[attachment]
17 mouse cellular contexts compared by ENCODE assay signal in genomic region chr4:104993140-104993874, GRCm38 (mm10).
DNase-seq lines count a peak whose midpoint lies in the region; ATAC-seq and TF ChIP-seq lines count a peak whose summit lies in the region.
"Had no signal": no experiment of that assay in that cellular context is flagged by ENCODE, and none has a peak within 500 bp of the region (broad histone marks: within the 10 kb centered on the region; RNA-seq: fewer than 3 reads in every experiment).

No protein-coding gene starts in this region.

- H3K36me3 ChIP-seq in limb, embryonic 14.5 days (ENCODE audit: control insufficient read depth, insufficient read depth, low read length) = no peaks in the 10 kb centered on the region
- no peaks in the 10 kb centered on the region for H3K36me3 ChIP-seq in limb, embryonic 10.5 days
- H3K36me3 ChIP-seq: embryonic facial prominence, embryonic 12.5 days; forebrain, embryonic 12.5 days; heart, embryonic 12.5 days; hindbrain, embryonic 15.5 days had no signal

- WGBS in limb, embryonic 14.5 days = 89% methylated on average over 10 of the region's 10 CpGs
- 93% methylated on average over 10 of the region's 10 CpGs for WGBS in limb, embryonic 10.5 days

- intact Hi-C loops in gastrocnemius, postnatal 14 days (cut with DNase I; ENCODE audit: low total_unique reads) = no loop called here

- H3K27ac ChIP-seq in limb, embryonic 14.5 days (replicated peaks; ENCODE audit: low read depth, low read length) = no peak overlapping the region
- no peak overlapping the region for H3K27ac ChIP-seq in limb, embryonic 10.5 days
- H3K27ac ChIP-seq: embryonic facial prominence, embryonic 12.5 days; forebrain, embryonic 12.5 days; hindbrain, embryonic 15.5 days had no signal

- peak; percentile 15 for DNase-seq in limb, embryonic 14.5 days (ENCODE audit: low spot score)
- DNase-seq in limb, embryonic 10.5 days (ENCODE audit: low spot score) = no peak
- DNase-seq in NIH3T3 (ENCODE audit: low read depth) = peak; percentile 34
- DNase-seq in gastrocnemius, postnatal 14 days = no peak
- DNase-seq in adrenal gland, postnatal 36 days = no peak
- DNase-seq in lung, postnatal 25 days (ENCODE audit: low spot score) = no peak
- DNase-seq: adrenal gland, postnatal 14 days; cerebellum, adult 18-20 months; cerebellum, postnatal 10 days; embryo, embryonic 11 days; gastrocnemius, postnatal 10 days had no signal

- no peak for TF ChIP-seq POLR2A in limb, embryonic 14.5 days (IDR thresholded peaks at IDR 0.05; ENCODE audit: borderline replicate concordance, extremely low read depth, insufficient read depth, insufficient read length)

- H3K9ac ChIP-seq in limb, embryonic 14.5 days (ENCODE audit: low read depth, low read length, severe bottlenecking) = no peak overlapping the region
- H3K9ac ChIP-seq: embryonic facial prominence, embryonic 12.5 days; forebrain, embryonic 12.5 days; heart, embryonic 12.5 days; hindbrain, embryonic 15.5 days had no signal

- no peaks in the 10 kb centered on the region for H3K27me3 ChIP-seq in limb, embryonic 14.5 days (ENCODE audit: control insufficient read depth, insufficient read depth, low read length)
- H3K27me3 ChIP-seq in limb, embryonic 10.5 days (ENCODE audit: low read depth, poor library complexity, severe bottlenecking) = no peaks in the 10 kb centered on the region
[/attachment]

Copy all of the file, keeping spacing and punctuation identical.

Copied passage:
17 mouse cellular contexts compared by ENCODE assay signal in genomic region chr4:104993140-104993874, GRCm38 (mm10).
DNase-seq lines count a peak whose midpoint lies in the region; ATAC-seq and TF ChIP-seq lines count a peak whose summit lies in the region.
"Had no signal": no experiment of that assay in that cellular context is flagged by ENCODE, and none has a peak within 500 bp of the region (broad histone marks: within the 10 kb centered on the region; RNA-seq: fewer than 3 reads in every experiment).

No protein-coding gene starts in this region.

- H3K36me3 ChIP-seq in limb, embryonic 14.5 days (ENCODE audit: control insufficient read depth, insufficient read depth, low read length) = no peaks in the 10 kb centered on the region
- no peaks in the 10 kb centered on the region for H3K36me3 ChIP-seq in limb, embryonic 10.5 days
- H3K36me3 ChIP-seq: embryonic facial prominence, embryonic 12.5 days; forebrain, embryonic 12.5 days; heart, embryonic 12.5 days; hindbrain, embryonic 15.5 days had no signal

- WGBS in limb, embryonic 14.5 days = 89% methylated on average over 10 of the region's 10 CpGs
- 93% methylated on average over 10 of the region's 10 CpGs for WGBS in limb, embryonic 10.5 days

- intact Hi-C loops in gastrocnemius, postnatal 14 days (cut with DNase I; ENCODE audit: low total_unique reads) = no loop called here

- H3K27ac ChIP-seq in limb, embryonic 14.5 days (replicated peaks; ENCODE audit: low read depth, low read length) = no peak overlapping the region
- no peak overlapping the region for H3K27ac ChIP-seq in limb, embryonic 10.5 days
- H3K27ac ChIP-seq: embryonic facial prominence, embryonic 12.5 days; forebrain, embryonic 12.5 days; hindbrain, embryonic 15.5 days had no signal

- peak; percentile 15 for DNase-seq in limb, embryonic 14.5 days (ENCODE audit: low spot score)
- DNase-seq in limb, embryonic 10.5 days (ENCODE audit: low spot score) = no peak
- DNase-seq in NIH3T3 (ENCODE audit: low read depth) = peak; percentile 34
- DNase-seq in gastrocnemius, postnatal 14 days = no peak
- DNase-seq in adrenal gland, postnatal 36 days = no peak
- DNase-seq in lung, postnatal 25 days (ENCODE audit: low spot score) = no peak
- DNase-seq: adrenal gland, postnatal 14 days; cerebellum, adult 18-20 months; cerebellum, postnatal 10 days; embryo, embryonic 11 days; gastrocnemius, postnatal 10 days had no signal

- no peak for TF ChIP-seq POLR2A in limb, embryonic 14.5 days (IDR thresholded peaks at IDR 0.05; ENCODE audit: borderline replicate concordance, extremely low read depth, insufficient read depth, insufficient read length)

- H3K9ac ChIP-seq in limb, embryonic 14.5 days (ENCODE audit: low read depth, low read length, severe bottlenecking) = no peak overlapping the region
- H3K9ac ChIP-seq: embryonic facial prominence, embryonic 12.5 days; forebrain, embryonic 12.5 days; heart, embryonic 12.5 days; hindbrain, embryonic 15.5 days had no signal

- no peaks in the 10 kb centered on the region for H3K27me3 ChIP-seq in limb, embryonic 14.5 days (ENCODE audit: control insufficient read depth, insufficient read depth, low read length)
- H3K27me3 ChIP-seq in limb, embryonic 10.5 days (ENCODE audit: low read depth, poor library complexity, severe bottlenecking) = no peaks in the 10 kb centered on the region